Danaë

Inside the box I feel the waves’

constant movements rock me back

and forth, currents dragging me

to places I don’t know, the child

moving in my stomach.

 

I can still see the room—thick gray

walls, dusty tapestries, a lumpy bed—

dimly seen during those long days

of silence and near-night darkness

until sunlight pierced the black,

a shaft that caught me, held me,

golden rain soaking me through,

clear through, running like fire

inside my head, my legs, my belly.

 

For punishment, an even smaller space—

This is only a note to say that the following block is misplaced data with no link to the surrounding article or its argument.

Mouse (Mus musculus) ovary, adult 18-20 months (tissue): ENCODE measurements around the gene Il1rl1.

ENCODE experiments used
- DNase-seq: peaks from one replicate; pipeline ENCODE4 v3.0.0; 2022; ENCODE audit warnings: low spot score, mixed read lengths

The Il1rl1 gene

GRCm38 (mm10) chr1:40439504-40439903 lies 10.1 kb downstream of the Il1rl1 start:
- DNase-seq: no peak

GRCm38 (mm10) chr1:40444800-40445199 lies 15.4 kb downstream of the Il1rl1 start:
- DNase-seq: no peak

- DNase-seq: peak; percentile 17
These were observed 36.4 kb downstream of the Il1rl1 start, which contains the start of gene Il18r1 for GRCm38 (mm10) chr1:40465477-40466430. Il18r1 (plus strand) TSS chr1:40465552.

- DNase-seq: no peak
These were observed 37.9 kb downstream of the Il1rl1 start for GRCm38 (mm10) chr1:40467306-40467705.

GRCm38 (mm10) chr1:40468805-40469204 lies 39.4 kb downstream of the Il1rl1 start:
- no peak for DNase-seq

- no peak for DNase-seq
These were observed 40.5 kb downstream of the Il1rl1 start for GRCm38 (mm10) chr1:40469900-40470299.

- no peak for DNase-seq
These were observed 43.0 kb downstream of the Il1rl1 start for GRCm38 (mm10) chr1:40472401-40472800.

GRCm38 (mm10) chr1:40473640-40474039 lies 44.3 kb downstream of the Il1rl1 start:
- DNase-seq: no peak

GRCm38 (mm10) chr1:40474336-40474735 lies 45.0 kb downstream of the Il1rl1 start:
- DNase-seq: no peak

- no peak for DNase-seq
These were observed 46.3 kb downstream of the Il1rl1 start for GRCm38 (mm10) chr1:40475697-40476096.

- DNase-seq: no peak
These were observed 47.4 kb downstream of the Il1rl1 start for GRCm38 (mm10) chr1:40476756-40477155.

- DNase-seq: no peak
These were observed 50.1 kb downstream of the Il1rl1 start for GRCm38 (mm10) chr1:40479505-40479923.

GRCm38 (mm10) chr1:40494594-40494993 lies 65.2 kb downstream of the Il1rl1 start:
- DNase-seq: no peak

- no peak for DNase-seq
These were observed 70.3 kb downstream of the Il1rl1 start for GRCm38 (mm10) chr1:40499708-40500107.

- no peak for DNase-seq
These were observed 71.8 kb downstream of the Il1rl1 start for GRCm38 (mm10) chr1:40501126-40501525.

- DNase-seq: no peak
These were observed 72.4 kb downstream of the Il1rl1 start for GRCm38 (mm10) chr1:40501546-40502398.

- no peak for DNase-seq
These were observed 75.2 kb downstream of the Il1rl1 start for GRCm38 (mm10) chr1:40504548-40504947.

a box—abandoned on the waves to sink

into the cold sea’s silt, and yet

we do not fall but float as gently

as an empty shell, and as the child

turns in my belly I can see my father

turned to stone, his fancy noblemen

frozen too, and my son with his shield,

bright mirror, and that stony face

reflecting their evils upon them.

 

I rest my hand on my belly, feel

the scrape of the box on sand, and hear

someone picking at the lock.

 

 

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